Lawsuit Claims Three U.S. Companies Funded Terror in Iraq

“While Americans worked to rebuild Iraq, many were attacked by a terrorist group which we allege has been funded in part by the defendants’ corrupt sales practices,” said Josh Branson, a Kellogg Hansen partner.


U.S. Army Specialist Christopher Neiberger in Florida the day after Christmas 2006, in a photo taken by his mother, Mary Neiberger.

Mary Neiberger

A spokeswoman for Pfizer, Allyanna Anglim, said the company “categorically denies any wrongdoing. Our mission is actually to provide medicines to patients to help better their lives.”

Johnson & Johnson declined to comment.

Jennifer Friedman, a spokeswoman for General Electric, said the company “became aware of the complaint today in addition to also we are thoroughly reviewing the allegations.”

The central argument of the lawsuit is actually which the companies must have known which the Iraqi health ministry had become a de facto terrorist organization, in addition to also the American firms should have at least insisted which contracts be structured to guard against diversion in addition to also corruption. which is actually illegal under United States law to knowingly fund terror groups; the Mahdi Army in addition to also additional Sadrist militias are not designated as terror organizations by the State Department, although they are linked to Hezbollah, which is actually.

The lawsuit says which the companies underwrote the Mahdi Army in two ways. Contracts mandated discounts, although instead of lowering the cost, the companies provided “free goods” often equal to about 10 percent of the total order, allowing ministry officials to sell the extras on the black market or distribute them to fighters.

The companies were also required to hire intermediaries to register their companies, get approval for the use of their products in Iraq in addition to also negotiate contracts. The lawsuit says the payments to intermediaries were thinly-disguised bribes.

After the 2003 overthrow of Saddam Hussein, the procurement budget for Iraq’s health ministry soared to more than $1 billion in 2004 through about $16 million, in part because of an infusion of aid through the United States.


A Mahdi Army rally in Baghdad burned an ISIS black banner, along with American in addition to also Israeli flags in 2014.

Tyler Hicks/The brand-new York Times

As the United States devolved power back to Iraqis n 2004, some government ministries were taken over by political factions. The health ministry was among the first to go, with Mr. Sadr’s movement taking charge. Very quickly, the ministry’s technocratic leaders in addition to also many secular doctors were purged.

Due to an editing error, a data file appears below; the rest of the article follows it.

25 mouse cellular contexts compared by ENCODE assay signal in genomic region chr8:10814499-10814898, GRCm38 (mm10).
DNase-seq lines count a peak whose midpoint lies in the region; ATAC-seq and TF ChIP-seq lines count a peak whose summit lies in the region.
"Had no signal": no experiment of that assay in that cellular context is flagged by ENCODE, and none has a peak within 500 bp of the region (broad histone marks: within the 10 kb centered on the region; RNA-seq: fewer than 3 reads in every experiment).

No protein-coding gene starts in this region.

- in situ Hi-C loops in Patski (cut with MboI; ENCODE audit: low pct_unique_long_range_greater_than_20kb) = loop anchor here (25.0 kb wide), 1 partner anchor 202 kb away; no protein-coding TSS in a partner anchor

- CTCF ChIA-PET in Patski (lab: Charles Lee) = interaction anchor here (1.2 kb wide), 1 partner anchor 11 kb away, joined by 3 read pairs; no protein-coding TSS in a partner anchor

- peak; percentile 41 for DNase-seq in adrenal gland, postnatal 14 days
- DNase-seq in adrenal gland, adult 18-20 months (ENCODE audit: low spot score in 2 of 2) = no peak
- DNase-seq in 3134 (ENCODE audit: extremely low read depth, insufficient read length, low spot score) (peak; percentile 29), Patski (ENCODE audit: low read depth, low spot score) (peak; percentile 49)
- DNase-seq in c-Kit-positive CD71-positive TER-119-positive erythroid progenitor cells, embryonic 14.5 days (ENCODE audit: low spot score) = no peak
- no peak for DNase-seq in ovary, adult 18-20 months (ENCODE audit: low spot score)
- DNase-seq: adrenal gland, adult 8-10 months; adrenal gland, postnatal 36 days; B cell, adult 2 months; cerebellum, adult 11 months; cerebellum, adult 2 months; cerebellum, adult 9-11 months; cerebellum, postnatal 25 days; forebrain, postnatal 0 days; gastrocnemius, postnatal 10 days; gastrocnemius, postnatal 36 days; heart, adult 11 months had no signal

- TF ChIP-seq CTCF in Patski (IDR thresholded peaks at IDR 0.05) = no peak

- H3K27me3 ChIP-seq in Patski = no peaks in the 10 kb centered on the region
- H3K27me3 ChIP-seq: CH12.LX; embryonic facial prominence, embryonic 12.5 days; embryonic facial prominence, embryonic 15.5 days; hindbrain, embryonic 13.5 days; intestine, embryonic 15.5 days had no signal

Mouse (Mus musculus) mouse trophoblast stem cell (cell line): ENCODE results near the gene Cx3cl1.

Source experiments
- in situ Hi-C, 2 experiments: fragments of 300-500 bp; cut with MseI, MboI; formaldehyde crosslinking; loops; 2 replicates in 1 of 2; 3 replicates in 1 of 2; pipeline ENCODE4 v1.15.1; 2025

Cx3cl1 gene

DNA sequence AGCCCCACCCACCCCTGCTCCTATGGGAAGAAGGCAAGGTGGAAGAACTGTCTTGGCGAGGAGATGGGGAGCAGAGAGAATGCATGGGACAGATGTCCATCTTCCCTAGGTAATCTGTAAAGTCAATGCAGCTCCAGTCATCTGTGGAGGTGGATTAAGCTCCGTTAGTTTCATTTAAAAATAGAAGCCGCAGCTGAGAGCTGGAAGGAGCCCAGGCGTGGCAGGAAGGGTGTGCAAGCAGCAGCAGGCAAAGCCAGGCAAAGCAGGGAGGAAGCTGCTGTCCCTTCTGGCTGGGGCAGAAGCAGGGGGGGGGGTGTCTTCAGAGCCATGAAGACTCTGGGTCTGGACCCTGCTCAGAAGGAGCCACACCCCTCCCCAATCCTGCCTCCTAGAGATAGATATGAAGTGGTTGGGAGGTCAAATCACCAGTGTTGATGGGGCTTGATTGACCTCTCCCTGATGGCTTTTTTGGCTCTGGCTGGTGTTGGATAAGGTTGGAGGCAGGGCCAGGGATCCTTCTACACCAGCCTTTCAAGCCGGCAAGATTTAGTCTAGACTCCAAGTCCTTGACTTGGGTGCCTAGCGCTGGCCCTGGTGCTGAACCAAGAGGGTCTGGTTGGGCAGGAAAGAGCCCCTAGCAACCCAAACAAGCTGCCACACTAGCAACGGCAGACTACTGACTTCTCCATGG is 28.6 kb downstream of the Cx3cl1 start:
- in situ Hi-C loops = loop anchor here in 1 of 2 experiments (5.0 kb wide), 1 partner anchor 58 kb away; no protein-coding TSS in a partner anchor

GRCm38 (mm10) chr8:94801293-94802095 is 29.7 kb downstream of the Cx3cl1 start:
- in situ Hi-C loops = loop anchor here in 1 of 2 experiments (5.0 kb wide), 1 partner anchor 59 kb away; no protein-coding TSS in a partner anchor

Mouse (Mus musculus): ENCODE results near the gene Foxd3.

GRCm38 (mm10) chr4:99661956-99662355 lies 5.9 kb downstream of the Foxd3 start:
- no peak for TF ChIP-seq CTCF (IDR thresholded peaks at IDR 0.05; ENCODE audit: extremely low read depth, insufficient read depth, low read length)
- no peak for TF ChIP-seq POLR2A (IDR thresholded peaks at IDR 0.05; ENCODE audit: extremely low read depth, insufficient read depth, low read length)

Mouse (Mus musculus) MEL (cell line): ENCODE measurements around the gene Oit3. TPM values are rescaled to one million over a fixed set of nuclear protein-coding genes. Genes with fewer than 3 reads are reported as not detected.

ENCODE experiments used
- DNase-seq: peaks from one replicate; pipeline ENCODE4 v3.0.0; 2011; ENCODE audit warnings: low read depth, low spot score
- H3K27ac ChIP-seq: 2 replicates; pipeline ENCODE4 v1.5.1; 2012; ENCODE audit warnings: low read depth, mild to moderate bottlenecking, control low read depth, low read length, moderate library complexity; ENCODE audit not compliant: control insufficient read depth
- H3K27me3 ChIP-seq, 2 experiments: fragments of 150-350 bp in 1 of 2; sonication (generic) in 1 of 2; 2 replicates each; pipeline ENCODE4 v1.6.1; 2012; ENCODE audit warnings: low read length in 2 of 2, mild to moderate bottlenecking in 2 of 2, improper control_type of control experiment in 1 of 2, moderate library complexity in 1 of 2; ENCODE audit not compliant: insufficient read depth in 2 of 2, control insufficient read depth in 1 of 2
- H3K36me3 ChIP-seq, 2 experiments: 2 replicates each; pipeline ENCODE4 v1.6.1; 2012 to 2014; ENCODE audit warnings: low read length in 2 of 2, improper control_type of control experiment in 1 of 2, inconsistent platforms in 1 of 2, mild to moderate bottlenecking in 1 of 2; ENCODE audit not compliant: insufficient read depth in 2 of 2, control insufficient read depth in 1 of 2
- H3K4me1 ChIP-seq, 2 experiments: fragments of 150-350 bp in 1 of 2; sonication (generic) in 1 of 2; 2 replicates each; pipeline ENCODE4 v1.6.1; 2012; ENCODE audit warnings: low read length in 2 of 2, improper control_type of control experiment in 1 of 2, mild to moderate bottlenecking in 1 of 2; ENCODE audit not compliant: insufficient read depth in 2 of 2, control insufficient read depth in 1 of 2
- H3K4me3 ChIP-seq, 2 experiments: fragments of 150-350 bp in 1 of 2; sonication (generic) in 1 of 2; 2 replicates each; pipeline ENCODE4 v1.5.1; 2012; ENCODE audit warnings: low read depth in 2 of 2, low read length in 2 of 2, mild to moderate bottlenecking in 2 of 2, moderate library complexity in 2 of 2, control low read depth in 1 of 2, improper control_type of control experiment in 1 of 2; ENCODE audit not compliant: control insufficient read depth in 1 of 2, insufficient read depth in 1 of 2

Mr. Sadr’s militia was sometimes referred to as the “Pill Army” because its fighters were often paid with prescription medicines in addition to also used hospitals as staging areas in addition to also ambulances to launch attacks. The Iraqi health ministry’s headquarters in addition to also hospitals were festooned at the time with pictures of Mr. Sadr alongside slogans declaring “Death to America.”

Some hospitals in Baghdad became staging areas for death squads, through where Mahdi Army forces launched mortars against American troops. Sunni patients were often summarily shot. A State Department cable through 2006 quoted a top Iraqi politician as describing the health ministry as “The Ministry of Weapons Transportation.”

which the companies knew their business practices were inappropriate in addition to also perhaps illegal, the lawsuit said, was suggested by settlements each reached on charges which they had used identical tactics in addition to also even some of the same intermediaries before the war as part of an oil-for-food program sponsored by the United Nations which was found to be riddled with fraud.

General Electric, Johnson & Johnson in addition to also Pfizer are likely to argue which they were simply selling to a government which the United States was spending billions of dollars to support, in addition to also which cutting off Iraq’s health ministry through lifesaving products would likely have been counterproductive to American goals.

About 100 former military personnel or their family members are plaintiffs inside lawsuit.

“which’s unconscionable to have U.S. companies give money to terrorists who then kill U.S. troops,” said one of the plaintiffs, Ami Neiberger-Miller. Her brother, Specialist Chris Neiberger, a 22-year-old tank gunner, was killed in 2007 in Baghdad when his Humvee was blown up by a device which Ms. Neiberger-Miller later learned was linked to the Mahdi Army.

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